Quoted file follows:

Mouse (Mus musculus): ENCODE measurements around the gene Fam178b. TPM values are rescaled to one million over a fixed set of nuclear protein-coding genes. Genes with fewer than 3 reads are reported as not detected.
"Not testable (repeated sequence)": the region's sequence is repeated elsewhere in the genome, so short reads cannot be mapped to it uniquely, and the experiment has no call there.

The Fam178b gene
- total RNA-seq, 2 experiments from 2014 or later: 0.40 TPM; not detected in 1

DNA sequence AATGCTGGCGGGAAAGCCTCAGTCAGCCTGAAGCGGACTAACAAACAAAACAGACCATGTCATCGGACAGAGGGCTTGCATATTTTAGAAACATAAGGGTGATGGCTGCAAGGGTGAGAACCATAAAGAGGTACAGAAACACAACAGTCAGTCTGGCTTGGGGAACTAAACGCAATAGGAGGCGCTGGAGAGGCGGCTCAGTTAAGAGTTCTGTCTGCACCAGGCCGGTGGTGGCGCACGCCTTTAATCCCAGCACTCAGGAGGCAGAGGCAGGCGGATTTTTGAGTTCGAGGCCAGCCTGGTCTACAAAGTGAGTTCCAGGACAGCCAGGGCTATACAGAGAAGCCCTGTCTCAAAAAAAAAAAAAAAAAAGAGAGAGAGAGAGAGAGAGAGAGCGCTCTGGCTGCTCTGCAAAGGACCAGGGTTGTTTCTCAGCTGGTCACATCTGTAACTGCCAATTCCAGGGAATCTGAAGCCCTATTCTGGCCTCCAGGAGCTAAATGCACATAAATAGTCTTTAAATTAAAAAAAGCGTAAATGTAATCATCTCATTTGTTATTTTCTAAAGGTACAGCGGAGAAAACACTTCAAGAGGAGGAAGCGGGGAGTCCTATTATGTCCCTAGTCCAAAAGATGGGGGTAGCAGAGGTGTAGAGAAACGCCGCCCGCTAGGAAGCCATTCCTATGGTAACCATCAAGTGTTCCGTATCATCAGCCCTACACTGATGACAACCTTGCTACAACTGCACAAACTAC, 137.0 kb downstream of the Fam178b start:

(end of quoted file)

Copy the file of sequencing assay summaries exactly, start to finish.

Mouse (Mus musculus): ENCODE measurements around the gene Fam178b. TPM values are rescaled to one million over a fixed set of nuclear protein-coding genes. Genes with fewer than 3 reads are reported as not detected.
"Not testable (repeated sequence)": the region's sequence is repeated elsewhere in the genome, so short reads cannot be mapped to it uniquely, and the experiment has no call there.

The Fam178b gene
- total RNA-seq, 2 experiments from 2014 or later: 0.40 TPM; not detected in 1

DNA sequence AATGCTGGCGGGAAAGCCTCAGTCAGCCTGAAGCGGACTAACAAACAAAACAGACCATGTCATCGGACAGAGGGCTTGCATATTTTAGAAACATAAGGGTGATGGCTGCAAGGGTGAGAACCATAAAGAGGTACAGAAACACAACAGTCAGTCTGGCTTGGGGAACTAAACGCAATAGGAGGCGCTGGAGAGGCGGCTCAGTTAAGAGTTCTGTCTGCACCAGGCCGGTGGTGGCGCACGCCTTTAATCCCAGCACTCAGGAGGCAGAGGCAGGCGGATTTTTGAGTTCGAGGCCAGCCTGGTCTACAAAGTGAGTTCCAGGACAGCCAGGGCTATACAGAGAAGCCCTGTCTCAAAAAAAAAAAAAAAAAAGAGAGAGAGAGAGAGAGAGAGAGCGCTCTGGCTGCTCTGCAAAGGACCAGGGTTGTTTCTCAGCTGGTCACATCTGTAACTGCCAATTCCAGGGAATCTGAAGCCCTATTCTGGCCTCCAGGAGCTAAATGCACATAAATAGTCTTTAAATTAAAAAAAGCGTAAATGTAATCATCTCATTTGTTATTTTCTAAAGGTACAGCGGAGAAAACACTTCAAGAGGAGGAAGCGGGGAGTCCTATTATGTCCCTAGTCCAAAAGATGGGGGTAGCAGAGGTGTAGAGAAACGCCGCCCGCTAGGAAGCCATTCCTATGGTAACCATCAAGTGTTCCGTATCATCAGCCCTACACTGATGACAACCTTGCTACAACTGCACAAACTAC, 137.0 kb downstream of the Fam178b start: